There are challenges, of course. Due to Twitch’s community guidelines, drag performances may not be as risqué as one might see in the club. Another issue for both drag artists and DJs is with the music, which can be muted for rebroadcasts if copyrighted audio is detected.
The big change for both DJs and performers on Twitch is payment. “It has been difficult to making money,” says DemenCha. “You were used to just showing up to a gig, performing, you got your base fee. Now you really don’t have that, that base fee is now completely gone. You’re literally just working off of tips.”
In the drag world, tipping performers is a common practice. That’s not the case for DJs, or at least, it wasn’t before the clubs closed.
“Everyone at this point in the pandemic knows that DJs are playing for tips,” says Lion. “We don’t have the money to pay other DJs to come on and play on our channel, unfortunately.”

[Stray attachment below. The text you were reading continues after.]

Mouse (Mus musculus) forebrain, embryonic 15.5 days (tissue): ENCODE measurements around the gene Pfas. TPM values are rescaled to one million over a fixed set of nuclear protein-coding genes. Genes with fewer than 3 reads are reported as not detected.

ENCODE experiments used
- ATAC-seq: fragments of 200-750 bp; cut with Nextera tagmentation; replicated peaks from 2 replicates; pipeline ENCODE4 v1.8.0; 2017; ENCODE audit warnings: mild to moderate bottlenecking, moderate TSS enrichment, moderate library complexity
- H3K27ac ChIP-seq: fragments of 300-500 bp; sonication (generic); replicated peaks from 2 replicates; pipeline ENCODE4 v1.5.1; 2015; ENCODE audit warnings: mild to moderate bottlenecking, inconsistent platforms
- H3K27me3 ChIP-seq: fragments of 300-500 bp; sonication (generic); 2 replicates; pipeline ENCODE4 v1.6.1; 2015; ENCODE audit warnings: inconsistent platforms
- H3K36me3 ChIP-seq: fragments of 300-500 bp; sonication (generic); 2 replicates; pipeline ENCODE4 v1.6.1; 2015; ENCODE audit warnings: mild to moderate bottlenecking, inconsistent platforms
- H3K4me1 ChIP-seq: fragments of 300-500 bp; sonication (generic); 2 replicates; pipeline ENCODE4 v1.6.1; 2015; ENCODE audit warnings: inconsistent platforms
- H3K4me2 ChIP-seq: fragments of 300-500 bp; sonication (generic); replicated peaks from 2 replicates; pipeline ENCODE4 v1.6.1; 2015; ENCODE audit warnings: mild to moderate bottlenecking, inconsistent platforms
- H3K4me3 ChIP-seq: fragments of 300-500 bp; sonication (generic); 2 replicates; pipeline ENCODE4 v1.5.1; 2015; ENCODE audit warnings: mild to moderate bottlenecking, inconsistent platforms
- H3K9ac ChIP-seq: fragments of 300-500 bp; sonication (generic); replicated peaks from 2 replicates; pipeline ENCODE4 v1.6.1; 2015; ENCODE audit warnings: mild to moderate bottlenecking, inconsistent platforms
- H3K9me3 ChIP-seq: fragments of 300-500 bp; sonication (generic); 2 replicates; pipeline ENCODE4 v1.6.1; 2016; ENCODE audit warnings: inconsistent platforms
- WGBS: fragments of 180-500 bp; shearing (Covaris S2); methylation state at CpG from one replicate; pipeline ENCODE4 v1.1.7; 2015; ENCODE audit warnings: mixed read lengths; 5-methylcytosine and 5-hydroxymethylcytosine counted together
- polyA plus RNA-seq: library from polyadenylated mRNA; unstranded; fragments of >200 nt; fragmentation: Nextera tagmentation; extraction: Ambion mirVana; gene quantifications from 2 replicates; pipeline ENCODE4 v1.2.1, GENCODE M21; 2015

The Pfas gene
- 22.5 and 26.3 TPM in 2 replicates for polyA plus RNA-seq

Over at Bootie Mashup, which also runs a Patreon, Roberts was excited to see extra money in the club’s account at the end of the year. It meant that she could send bonuses to her DJs.
Meanwhile, DemenCha leveraged Drag Queen TV’s growing audience to help out Redline, the downtown L.A. bar, with a recent fundraiser on Twitch.
With their own large following, Desert Hearts has invited other crews and record labels to use their channel for guest streams. Says Lion, “We wanted to share that good fortune we had.”
Space Yacht, the L.A. party that gained a reputation for breaking new artists in recent years, stopped by Desert Hearts’ channel on a recent Saturday night as part of their virtual tour, which also included takeovers of Insomniac and Dirtybird’s Twitch channels. The tour promoted their new compilation, Tech My House.